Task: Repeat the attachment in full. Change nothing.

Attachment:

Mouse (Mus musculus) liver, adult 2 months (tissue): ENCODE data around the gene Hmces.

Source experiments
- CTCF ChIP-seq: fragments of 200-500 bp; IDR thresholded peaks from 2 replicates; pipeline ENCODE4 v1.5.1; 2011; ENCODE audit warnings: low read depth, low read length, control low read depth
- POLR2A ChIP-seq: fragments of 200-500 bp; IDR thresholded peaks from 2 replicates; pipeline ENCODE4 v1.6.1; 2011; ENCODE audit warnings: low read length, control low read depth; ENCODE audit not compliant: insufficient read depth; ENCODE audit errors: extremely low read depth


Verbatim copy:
Mouse (Mus musculus) liver, adult 2 months (tissue): ENCODE data around the gene Hmces.

Source experiments
- CTCF ChIP-seq: fragments of 200-500 bp; IDR thresholded peaks from 2 replicates; pipeline ENCODE4 v1.5.1; 2011; ENCODE audit warnings: low read depth, low read length, control low read depth
- POLR2A ChIP-seq: fragments of 200-500 bp; IDR thresholded peaks from 2 replicates; pipeline ENCODE4 v1.6.1; 2011; ENCODE audit warnings: low read length, control low read depth; ENCODE audit not compliant: insufficient read depth; ENCODE audit errors: extremely low read depth